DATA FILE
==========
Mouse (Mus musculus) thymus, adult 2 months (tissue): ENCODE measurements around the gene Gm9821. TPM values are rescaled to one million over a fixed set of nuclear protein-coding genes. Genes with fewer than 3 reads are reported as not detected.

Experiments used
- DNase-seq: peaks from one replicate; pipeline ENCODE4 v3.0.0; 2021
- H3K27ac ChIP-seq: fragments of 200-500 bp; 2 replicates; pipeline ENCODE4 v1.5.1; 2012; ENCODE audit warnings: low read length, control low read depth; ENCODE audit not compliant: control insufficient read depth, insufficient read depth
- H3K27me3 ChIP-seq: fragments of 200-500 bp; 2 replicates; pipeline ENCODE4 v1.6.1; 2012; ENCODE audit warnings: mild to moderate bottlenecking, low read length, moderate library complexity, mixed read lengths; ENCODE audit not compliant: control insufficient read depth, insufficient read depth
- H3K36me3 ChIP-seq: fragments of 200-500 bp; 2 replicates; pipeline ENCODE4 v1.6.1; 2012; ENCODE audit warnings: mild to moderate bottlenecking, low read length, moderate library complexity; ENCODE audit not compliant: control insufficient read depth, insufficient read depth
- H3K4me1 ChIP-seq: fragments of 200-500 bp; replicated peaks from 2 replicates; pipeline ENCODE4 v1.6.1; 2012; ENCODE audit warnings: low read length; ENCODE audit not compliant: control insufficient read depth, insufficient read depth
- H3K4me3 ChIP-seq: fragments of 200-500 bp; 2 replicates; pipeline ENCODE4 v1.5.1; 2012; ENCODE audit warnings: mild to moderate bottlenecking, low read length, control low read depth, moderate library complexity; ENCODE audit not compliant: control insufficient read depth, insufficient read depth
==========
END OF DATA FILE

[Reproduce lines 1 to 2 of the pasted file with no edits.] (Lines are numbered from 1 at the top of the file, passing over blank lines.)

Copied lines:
Mouse (Mus musculus) thymus, adult 2 months (tissue): ENCODE measurements around the gene Gm9821. TPM values are rescaled to one million over a fixed set of nuclear protein-coding genes. Genes with fewer than 3 reads are reported as not detected.

Experiments used